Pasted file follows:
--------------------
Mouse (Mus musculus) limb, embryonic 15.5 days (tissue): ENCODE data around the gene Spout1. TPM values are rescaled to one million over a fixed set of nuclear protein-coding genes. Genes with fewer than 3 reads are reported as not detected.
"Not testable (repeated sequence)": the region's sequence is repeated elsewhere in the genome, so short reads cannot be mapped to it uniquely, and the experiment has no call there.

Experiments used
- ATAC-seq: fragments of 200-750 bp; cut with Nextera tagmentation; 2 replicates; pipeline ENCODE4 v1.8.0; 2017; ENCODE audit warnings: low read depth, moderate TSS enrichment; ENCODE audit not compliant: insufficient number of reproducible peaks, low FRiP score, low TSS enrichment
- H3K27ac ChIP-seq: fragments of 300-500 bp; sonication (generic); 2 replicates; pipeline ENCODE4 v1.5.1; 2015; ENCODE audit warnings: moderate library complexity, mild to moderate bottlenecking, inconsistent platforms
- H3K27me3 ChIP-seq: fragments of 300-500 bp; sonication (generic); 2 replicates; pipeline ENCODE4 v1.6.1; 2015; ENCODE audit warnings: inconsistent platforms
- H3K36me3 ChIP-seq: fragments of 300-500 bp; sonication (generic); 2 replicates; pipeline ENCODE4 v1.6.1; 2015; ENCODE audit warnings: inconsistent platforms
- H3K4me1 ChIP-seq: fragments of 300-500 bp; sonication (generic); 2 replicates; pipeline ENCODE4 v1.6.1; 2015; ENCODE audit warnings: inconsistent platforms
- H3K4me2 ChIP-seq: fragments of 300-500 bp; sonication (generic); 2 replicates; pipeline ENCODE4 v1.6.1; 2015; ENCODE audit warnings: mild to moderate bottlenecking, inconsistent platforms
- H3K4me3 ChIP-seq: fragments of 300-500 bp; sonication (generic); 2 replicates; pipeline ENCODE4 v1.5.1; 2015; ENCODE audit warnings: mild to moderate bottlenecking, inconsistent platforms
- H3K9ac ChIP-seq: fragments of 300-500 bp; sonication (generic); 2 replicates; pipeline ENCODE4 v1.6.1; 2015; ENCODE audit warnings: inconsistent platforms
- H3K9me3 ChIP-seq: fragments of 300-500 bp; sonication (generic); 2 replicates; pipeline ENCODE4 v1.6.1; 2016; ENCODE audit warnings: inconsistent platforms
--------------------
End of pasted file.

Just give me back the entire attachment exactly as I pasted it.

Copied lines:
Mouse (Mus musculus) limb, embryonic 15.5 days (tissue): ENCODE data around the gene Spout1. TPM values are rescaled to one million over a fixed set of nuclear protein-coding genes. Genes with fewer than 3 reads are reported as not detected.
"Not testable (repeated sequence)": the region's sequence is repeated elsewhere in the genome, so short reads cannot be mapped to it uniquely, and the experiment has no call there.

Experiments used
- ATAC-seq: fragments of 200-750 bp; cut with Nextera tagmentation; 2 replicates; pipeline ENCODE4 v1.8.0; 2017; ENCODE audit warnings: low read depth, moderate TSS enrichment; ENCODE audit not compliant: insufficient number of reproducible peaks, low FRiP score, low TSS enrichment
- H3K27ac ChIP-seq: fragments of 300-500 bp; sonication (generic); 2 replicates; pipeline ENCODE4 v1.5.1; 2015; ENCODE audit warnings: moderate library complexity, mild to moderate bottlenecking, inconsistent platforms
- H3K27me3 ChIP-seq: fragments of 300-500 bp; sonication (generic); 2 replicates; pipeline ENCODE4 v1.6.1; 2015; ENCODE audit warnings: inconsistent platforms
- H3K36me3 ChIP-seq: fragments of 300-500 bp; sonication (generic); 2 replicates; pipeline ENCODE4 v1.6.1; 2015; ENCODE audit warnings: inconsistent platforms
- H3K4me1 ChIP-seq: fragments of 300-500 bp; sonication (generic); 2 replicates; pipeline ENCODE4 v1.6.1; 2015; ENCODE audit warnings: inconsistent platforms
- H3K4me2 ChIP-seq: fragments of 300-500 bp; sonication (generic); 2 replicates; pipeline ENCODE4 v1.6.1; 2015; ENCODE audit warnings: mild to moderate bottlenecking, inconsistent platforms
- H3K4me3 ChIP-seq: fragments of 300-500 bp; sonication (generic); 2 replicates; pipeline ENCODE4 v1.5.1; 2015; ENCODE audit warnings: mild to moderate bottlenecking, inconsistent platforms
- H3K9ac ChIP-seq: fragments of 300-500 bp; sonication (generic); 2 replicates; pipeline ENCODE4 v1.6.1; 2015; ENCODE audit warnings: inconsistent platforms
- H3K9me3 ChIP-seq: fragments of 300-500 bp; sonication (generic); 2 replicates; pipeline ENCODE4 v1.6.1; 2016; ENCODE audit warnings: inconsistent platforms